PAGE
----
An Adidas-clad Salvador Dali gallops through a MacDonald’s drive-thru on a shiny brown horse, clasping a Big Mac and the reigns of his generation. He transcends the boundaries of history, forging a new narrative for eastern Europeans through a bizarre blend of ‘the three stripes’ and a love for equestrianism. This is Tommy Cash, a city boy from Tallinn, Estonia, and the pioneer of post-soviet voices in the landscape of modern music.
Although his crash landing into the radar of the American music industry occurred a mere three years ago with the release of the album Euroz Dollaz Yeniz, Tommy has been a creative enigma and cultural force against the straight-jacket of Estonia’s political past ever since he was fifteen, when he found liberation from his stifled environment through hip-hop and dance. His sound encompasses a hefty mélange of genres, flirting with rap, hip-hop, trap, techno and experimental, even to the point of laying the lyrics “My hands are golden so draw like Jesus leave your legs open / I’ll take you to Venus still wearing socks classic three stripes Adidas” over a sample of Enya’s ‘One Time’ in the iconic song ‘ProRapSuperStar’.
Upon first glance, it would be easy to argue that Tommy’s often overtly sexual lyrics and music videos, with their emphasis on penetration, align comfortably with the exploitation of female bodies at the core of male dominated hip-hop and rap culture. But in reality, his videos exist as conceptual art, penetrating the barriers that separate gender, sexuality and societal dictation of body image. The video for Winaloto uses bums and bellies as drums and human bodies to build a pyramid. The recently released video for Surf features fingers penetrating the windows of abandoned apartment blocks and Tommy standing in military Soviet gear surrounded by couples kissing. We also are confronted with the slack jawed faces of two men appearing to engage in mutual masturbation (complete with turtlenecks), yet when the camera pans out we see that their activity was simply an aggressive game of rock-paper-scissors. These images not only defiantly take control of the dilapidated landscapes of Tommy’s childhood and the cultural and political environments of Estonia, but their dual identity lies in playing with expectations of sexuality and the body, working elegantly to bamboozle presumptions surrounding the phallic nature of contemporary music.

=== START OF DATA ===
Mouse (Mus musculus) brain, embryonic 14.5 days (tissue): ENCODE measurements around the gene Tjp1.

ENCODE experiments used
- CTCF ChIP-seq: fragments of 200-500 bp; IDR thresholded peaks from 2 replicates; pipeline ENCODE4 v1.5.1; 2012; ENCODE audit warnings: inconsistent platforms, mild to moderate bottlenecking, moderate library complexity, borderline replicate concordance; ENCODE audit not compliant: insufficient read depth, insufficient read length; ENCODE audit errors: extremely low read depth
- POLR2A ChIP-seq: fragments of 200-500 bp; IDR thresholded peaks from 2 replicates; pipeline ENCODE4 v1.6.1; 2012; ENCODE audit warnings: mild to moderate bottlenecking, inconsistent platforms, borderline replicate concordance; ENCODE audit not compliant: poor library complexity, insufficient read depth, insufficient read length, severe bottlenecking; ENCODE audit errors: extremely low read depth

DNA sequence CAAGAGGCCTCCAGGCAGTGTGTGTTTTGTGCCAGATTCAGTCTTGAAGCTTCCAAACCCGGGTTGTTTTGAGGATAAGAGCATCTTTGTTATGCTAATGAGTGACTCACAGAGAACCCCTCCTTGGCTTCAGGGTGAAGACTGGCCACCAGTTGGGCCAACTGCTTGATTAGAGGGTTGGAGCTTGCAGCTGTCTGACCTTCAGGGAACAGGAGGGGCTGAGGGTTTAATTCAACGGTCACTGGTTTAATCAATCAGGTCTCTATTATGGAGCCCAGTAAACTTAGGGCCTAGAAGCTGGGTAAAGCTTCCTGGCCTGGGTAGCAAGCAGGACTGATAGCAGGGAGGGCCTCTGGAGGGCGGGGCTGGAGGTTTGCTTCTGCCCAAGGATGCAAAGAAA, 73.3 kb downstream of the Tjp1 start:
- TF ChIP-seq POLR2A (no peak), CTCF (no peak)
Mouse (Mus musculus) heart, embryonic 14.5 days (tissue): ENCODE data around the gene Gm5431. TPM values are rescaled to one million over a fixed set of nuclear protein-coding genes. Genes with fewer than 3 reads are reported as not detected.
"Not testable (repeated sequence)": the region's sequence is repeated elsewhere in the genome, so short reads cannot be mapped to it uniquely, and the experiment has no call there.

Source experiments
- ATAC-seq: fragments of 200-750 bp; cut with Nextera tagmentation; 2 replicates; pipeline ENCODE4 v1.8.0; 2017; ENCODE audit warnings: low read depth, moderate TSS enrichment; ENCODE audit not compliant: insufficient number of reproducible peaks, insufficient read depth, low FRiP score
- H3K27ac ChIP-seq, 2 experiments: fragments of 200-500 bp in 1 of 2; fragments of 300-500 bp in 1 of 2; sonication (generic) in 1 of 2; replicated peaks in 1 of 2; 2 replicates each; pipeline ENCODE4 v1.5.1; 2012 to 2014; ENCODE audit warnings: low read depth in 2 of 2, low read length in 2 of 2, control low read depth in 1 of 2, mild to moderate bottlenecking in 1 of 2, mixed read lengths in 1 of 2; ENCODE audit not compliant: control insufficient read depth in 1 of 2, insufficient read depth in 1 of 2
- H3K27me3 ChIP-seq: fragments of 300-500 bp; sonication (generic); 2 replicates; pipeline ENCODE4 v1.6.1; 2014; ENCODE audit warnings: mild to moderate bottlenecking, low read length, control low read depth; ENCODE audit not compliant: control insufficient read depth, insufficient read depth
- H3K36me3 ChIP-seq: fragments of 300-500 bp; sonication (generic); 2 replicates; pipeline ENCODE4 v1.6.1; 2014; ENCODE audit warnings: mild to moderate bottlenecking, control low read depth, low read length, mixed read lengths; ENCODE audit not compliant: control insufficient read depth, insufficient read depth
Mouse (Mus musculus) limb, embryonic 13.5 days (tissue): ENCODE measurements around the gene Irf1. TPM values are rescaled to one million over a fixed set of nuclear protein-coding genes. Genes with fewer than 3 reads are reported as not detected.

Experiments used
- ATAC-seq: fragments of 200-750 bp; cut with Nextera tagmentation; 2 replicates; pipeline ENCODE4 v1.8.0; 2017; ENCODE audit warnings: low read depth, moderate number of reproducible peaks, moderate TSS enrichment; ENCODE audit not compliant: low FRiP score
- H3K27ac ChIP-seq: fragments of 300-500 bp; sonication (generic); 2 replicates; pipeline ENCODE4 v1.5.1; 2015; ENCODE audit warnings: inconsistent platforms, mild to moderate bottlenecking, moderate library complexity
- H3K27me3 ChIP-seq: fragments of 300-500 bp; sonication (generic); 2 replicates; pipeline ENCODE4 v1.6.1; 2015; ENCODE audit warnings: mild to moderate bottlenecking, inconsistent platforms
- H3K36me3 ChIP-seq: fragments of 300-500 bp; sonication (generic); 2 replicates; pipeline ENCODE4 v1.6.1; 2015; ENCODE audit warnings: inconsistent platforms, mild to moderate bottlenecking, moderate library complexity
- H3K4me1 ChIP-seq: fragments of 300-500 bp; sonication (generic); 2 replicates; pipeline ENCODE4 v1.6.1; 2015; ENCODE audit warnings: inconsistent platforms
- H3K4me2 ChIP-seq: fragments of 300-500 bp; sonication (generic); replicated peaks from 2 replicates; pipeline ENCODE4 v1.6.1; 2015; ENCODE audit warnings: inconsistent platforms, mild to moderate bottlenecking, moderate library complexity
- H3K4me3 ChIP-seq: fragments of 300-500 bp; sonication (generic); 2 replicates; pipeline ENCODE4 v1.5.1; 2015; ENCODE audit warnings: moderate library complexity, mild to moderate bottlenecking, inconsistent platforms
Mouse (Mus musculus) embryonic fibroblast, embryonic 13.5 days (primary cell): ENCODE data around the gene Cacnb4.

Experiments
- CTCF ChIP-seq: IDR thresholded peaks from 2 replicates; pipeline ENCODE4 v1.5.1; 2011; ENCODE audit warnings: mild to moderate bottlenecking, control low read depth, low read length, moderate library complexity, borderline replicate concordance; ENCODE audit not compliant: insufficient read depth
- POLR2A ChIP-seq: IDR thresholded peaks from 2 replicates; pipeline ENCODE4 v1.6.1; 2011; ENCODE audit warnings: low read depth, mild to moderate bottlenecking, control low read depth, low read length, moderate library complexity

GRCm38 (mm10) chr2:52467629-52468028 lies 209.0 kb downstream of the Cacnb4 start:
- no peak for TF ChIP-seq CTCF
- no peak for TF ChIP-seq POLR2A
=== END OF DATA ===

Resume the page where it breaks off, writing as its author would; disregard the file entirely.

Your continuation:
It’s no surprise then that his following reflects the eclectic and fearless aesthetic that he has created not only for the youth of eastern Europe, but for weird kids everywhere that simply want to find freedom through music. This notion is evident when I witness his live performance on my own turf in Broadcast, Glasgow. Despite the venue having hastily been changed a mere day before the gig from the basement of Stereo to Broadcast, its much humbler cousin, Tommy’s audience is fierce and loyal; many of them Latvian and Estonian allies. Dressed all in black, with his hood up and his gaze narrowed, Tommy sings one of his earlier gems Leave Me Alone and the screech of the synth impregnates the room as he bellows, “I used to be clean before I was a teen / When I hit fifteen my vision turned green”. The crowd is hypnotised; off their tits on ‘the elixir of Tommy Cash’: the liquid sound that he drip-feeds them like a hip-hop Jesus, since the music may as well be his blood. The atmosphere is thick with exclusivity; it’s as if his performance is part of some secret underground cult. I realise this is a very special moment for Glasgow. I leave the gig feeling creatively charged, and whether those double rums had anything to do with it, I cannot say. All I know is that Tommy Cash represents the eccentric youth, the weirdo in all of us – Tommy Cash is the future.
Tommy Cash is touring Europe through April
ORIGINAL PHOTOGRAPHY BY TRACKIE MCLEOD